Alaska wildlife officials are experimenting with predator management to help the Mulchatna caribou herd, which crashed in recent years and remains closed to hunting due to low population levels. In an effort to boost the dwindling herd, the Alaska Department of Fish and Game increased its predator control efforts this spring by targeting brown bears, black bears, and wolves on caribou calving grounds. Over 17 days in May and early June, ADFG officials removed 94 brown bears, five black bears, and five wolves from the area.

The Alaska Board of Game deemed this predator control necessary in March. The Mulchatna herd, which has hovered around 12,000 animals since 2017, has tremendous cultural and subsistence value for indigenous communities and hunters in southwestern Alaska. By removing so many predators from a portion of the herd’s calving grounds, the state hopes to increase the survival rate among calves and reverse the herd’s decline.

“Recognizing that there are 48 communities within the traditional range of this once expansive herd, the public requested that the department and board work to rebuild the herd and restore this source of food,” ADFG officials wrote in a press release. “Reducing the number of bears and wolves was a logical step in adaptive management to determine if summer calf survival can be improved.”

Wildlife managers in Alaska recognize there are a host of other factors affecting the Mulchatna caribou herd, including diseases like brucellosis and a lack of available forage. The state views predator populations, however, as one of the few factors it can control.

Accordingly, ADFG has been removing wolves from the herd’s range using aerial methods since 2012. Since these removals have not had a noticeable effect on the overall population, and because bears also prey on caribou calves, the agency expanded its efforts this year to include brown bears and black bears for the first time. Officials did not specify how they targeted the bears and wolves, and did not immediately respond to a request for comment.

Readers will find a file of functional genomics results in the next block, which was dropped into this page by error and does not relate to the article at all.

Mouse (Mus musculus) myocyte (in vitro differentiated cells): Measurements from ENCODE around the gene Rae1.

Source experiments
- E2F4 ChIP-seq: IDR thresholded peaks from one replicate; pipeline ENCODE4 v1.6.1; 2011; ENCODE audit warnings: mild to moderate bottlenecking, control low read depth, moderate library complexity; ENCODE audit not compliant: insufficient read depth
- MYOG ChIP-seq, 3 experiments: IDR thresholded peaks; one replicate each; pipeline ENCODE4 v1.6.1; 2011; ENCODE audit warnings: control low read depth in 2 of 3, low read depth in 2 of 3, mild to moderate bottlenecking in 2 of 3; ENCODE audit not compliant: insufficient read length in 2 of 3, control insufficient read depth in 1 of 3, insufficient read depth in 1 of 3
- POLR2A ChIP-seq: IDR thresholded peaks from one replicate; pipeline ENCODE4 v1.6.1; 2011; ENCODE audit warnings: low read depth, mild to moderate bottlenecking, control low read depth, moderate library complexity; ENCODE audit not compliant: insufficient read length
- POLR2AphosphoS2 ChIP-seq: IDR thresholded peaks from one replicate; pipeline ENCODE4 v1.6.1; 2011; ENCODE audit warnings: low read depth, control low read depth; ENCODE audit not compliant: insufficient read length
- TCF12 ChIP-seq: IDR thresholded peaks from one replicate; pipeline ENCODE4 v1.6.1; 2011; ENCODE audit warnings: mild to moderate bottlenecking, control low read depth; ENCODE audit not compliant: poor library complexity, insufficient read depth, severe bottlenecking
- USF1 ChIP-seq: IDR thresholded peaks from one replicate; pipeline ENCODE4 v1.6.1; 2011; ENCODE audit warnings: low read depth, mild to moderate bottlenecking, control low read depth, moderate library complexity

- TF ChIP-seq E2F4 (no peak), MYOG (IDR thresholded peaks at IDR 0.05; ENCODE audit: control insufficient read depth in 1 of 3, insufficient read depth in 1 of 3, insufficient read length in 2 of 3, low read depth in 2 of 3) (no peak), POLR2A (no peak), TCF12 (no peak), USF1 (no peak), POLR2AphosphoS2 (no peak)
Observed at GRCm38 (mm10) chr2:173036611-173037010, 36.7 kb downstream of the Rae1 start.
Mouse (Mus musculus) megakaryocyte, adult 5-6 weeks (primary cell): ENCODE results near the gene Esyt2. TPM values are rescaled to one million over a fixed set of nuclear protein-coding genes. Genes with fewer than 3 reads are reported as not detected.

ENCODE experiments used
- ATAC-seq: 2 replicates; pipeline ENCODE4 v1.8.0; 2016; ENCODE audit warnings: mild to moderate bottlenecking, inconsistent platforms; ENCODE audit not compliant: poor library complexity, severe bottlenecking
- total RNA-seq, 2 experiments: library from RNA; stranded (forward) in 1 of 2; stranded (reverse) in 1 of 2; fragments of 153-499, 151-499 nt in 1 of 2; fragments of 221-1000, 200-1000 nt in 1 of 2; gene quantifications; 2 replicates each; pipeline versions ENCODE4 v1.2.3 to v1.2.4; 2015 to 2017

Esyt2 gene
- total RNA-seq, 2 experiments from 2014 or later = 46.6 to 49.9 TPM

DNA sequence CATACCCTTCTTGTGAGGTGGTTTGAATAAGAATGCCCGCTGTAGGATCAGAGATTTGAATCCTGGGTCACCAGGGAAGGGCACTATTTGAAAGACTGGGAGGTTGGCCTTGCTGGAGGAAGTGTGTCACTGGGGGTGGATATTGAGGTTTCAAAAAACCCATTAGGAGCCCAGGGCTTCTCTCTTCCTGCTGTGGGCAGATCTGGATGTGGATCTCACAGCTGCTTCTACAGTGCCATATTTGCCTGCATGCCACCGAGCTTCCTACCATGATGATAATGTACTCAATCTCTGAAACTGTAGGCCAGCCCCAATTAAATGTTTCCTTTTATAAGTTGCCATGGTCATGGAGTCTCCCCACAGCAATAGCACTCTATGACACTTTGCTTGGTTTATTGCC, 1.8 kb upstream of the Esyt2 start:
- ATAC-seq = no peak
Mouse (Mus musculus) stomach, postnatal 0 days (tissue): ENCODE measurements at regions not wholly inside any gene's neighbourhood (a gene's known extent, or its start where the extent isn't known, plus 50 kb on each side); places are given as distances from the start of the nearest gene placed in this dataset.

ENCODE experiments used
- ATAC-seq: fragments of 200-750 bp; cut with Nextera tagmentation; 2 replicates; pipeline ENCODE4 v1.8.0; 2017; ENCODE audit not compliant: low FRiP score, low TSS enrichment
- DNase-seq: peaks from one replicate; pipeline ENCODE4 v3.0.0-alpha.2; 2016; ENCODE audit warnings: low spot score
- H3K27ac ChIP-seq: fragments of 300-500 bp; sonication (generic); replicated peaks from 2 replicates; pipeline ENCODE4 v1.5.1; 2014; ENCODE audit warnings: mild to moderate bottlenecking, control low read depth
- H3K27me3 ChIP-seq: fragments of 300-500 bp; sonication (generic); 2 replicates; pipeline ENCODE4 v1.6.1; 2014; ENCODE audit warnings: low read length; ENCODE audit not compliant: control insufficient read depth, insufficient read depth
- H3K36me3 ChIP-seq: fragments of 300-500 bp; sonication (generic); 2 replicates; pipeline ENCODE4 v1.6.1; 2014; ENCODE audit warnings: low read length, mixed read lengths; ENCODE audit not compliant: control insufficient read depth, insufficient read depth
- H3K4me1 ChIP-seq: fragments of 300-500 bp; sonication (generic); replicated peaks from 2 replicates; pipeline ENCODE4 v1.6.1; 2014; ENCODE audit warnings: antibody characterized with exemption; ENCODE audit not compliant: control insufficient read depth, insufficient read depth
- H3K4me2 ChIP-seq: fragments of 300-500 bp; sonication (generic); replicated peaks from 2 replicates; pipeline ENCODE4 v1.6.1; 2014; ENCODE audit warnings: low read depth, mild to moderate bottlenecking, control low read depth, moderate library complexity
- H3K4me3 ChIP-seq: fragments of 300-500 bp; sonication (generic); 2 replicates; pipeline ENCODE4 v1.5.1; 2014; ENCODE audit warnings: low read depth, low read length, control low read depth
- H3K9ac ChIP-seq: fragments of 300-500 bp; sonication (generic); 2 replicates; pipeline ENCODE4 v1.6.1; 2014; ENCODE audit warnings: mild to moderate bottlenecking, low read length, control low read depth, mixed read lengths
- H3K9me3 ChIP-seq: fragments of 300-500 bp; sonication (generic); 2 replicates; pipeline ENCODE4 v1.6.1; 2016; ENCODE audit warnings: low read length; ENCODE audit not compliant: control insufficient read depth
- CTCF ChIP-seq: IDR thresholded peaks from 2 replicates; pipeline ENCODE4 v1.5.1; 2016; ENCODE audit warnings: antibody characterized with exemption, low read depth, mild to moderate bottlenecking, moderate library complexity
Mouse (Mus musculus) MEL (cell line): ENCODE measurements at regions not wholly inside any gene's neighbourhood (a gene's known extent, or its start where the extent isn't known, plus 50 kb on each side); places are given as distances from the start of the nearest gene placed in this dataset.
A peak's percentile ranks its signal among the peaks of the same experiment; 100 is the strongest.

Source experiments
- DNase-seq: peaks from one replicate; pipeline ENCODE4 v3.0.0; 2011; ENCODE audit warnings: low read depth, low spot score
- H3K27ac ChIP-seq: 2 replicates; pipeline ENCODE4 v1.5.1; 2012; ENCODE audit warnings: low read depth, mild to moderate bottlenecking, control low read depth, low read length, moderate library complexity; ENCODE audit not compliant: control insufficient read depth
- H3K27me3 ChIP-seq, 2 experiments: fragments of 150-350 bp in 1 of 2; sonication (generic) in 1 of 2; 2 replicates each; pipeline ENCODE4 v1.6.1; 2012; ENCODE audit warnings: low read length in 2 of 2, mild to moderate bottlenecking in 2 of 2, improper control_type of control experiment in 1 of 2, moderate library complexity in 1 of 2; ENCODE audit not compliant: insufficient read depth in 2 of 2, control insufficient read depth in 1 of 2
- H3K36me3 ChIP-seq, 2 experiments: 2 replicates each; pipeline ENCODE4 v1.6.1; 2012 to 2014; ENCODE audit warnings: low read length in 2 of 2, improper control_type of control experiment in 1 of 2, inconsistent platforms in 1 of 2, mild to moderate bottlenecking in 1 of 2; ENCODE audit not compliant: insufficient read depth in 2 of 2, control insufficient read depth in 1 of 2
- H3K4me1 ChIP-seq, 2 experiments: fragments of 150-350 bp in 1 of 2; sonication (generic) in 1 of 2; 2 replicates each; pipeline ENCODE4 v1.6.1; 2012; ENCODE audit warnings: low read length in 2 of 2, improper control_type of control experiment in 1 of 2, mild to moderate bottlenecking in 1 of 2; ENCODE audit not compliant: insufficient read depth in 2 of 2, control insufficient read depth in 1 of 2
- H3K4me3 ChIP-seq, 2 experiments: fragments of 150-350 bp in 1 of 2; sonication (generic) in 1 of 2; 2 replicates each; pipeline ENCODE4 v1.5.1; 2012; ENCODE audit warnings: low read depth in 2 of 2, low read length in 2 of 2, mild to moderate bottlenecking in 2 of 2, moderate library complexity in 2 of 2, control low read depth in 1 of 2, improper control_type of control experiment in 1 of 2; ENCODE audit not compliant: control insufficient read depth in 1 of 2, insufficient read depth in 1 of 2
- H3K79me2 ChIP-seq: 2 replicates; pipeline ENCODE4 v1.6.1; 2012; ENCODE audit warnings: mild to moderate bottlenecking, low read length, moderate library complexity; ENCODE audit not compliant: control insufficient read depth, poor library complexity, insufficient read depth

Those efforts were limited to state land within an area that wildlife biologists have defined as the “calving grounds of the western subgroup.” Their strategy involved flying around the area and looking for caribou that were fleeing predators, along with predators that were actively chasing or eating caribou.

The agency stressed that it does not believe these culls will have a noticeable effect on the robust predator populations that exist in the southwestern part of the state.

The Mulchatna herd has declined by 96 percent since 1997. USFWS

And because ADFG limited its predator control eforts to the western calving grounds, the agency will be able to see how calf survival rates there compare with survival rates on the herd’s eastern calving grounds. The agency will continue to monitor these areas through the summer.

“This information will be evaluated to determine if further bear and wolf reductions during spring calving is warranted.”

The Continued Decline of the Mulchatna Caribou Herd

After peaking at approximately 200,000 caribou in 1997, the Mulchatna herd crashed around the turn of the 21st century. Their numbers continued to plummet over the next 20 years, and the herd had shrunk to around 12,000 animals by 2017—an overall decline of roughly 96 percent.

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The population has remained around that level ever since, with the latest estimate showing around 12,100 individuals in 2022. This is far short of the state’s management objective of 30,000 to 80,0000 caribou, which it views as necessary to sustain a huntable population.

As a result, wildlife managers implemented regulation changes in 2020, when the herd estimates were closer to 13,500 caribou. The state reduced the bag limit to one bull and shortened the winter hunting season by a full two months. These changes had a negligible effect, however, and by 2021, the overall population had dropped below 13,000. This led ADFG to shut down hunting for Mulchatna caribou in 2021. The agency followed suit in 2022, and the hunt will likely remain closed for the foreseeable future, or until the herd shows signs of recovery.

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